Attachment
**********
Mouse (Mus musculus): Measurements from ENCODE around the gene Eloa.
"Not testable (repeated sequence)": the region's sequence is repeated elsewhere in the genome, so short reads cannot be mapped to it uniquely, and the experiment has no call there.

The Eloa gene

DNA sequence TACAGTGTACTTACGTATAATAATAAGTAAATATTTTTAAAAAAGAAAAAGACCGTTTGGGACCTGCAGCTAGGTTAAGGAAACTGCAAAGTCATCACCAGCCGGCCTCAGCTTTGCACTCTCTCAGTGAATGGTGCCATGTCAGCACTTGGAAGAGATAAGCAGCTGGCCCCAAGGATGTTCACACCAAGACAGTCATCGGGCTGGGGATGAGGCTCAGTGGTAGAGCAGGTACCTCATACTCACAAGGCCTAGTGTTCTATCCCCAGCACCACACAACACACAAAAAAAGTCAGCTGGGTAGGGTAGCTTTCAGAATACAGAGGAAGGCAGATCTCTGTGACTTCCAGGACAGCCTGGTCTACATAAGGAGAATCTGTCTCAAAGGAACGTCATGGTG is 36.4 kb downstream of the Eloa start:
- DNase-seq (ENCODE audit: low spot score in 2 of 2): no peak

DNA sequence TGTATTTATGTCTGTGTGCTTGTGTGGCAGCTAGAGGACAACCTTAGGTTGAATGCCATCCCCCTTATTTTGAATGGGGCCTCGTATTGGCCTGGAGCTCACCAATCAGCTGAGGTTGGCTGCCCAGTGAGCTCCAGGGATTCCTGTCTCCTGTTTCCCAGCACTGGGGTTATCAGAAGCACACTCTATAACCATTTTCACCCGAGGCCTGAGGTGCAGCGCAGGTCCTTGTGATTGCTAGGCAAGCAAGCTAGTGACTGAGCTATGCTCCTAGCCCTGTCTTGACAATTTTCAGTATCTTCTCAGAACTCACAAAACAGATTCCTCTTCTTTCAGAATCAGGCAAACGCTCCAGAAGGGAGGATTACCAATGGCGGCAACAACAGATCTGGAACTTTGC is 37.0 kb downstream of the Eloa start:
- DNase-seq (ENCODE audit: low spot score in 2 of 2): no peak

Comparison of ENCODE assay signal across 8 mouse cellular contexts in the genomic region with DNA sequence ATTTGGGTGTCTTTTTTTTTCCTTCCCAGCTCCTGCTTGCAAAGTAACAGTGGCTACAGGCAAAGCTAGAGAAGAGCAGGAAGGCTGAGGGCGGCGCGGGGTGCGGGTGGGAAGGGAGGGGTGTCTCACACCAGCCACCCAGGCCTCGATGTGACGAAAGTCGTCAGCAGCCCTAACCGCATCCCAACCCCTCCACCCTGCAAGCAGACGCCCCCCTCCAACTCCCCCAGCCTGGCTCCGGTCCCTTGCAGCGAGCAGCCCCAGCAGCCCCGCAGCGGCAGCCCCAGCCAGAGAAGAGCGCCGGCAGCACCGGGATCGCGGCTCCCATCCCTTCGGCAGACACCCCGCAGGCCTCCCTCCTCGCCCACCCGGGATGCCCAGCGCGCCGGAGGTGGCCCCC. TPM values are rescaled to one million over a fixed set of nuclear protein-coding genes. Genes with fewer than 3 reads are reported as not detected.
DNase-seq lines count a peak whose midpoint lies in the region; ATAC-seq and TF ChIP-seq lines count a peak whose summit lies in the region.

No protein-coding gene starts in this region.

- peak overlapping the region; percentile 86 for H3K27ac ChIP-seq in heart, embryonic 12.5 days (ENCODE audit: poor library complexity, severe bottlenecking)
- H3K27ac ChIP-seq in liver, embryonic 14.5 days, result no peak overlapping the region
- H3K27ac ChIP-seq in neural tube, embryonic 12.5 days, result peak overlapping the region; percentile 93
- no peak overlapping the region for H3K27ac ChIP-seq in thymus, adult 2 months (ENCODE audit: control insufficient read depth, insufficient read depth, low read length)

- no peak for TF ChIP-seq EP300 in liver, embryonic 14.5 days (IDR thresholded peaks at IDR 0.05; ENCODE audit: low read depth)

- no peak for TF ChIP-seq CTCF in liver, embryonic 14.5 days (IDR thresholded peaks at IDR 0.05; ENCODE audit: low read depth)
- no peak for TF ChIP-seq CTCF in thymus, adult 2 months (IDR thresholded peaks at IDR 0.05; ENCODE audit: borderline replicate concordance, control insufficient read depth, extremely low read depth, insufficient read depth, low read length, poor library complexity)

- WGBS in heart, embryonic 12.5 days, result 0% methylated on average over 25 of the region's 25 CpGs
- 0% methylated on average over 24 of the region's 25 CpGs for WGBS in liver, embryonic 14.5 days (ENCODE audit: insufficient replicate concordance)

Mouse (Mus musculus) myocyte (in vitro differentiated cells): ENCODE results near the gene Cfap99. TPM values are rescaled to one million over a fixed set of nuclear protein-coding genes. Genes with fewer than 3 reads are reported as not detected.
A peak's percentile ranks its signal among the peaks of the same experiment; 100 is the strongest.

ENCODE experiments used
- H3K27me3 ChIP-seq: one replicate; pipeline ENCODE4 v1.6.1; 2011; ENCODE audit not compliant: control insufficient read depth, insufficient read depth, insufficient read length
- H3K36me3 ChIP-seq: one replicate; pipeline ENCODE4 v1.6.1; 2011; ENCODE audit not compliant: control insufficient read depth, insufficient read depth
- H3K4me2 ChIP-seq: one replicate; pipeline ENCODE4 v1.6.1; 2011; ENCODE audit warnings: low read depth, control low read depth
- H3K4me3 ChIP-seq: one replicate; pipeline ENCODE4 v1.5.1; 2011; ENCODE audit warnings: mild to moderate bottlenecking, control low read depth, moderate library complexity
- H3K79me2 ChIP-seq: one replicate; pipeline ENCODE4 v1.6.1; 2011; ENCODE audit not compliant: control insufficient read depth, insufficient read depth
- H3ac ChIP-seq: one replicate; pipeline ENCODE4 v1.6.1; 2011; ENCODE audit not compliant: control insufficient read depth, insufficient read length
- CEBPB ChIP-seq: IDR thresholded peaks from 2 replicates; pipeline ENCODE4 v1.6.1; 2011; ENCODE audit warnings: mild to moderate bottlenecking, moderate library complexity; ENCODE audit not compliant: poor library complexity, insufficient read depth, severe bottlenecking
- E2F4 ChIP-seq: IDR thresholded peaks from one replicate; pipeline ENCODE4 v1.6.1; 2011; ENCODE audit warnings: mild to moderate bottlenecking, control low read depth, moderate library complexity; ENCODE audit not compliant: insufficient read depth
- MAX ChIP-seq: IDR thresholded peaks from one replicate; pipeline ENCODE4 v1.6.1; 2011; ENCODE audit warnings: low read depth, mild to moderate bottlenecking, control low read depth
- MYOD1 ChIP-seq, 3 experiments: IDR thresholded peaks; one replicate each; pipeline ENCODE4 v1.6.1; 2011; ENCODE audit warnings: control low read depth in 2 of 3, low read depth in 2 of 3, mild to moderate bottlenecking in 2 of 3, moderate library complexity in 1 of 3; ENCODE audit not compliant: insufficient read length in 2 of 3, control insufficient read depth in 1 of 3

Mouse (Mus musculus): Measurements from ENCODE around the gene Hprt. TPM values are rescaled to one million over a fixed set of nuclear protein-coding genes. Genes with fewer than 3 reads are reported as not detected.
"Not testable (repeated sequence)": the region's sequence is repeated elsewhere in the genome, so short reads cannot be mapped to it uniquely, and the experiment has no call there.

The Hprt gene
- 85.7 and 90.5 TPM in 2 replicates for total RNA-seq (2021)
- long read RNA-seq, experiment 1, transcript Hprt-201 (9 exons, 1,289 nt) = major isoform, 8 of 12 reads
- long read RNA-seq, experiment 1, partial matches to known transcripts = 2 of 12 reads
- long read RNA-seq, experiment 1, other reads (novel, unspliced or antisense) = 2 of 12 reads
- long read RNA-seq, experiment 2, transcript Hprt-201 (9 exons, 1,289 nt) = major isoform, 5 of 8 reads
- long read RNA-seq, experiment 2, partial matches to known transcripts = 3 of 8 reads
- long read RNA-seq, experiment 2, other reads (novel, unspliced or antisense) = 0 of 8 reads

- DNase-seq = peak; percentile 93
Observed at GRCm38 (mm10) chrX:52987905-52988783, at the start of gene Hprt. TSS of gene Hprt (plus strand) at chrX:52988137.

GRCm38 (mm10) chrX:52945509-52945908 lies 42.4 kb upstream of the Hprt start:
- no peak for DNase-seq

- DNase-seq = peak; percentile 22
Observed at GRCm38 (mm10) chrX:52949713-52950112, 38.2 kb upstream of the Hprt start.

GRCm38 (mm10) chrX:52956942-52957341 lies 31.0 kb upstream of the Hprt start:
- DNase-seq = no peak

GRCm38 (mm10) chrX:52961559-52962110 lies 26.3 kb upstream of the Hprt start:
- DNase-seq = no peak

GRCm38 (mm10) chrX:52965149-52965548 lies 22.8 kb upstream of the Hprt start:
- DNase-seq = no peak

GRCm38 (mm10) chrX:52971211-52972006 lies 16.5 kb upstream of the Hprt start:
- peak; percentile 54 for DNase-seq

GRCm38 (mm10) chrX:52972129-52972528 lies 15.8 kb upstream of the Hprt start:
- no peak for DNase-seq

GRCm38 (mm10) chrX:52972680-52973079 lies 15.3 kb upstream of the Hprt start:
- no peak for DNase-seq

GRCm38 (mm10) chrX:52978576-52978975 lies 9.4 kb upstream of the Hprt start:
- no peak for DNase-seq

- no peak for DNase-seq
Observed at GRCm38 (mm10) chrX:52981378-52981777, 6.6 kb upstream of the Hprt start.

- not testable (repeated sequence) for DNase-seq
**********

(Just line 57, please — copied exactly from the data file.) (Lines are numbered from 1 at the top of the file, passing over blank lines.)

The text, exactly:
GRCm38 (mm10) chrX:52972129-52972528 lies 15.8 kb upstream of the Hprt start: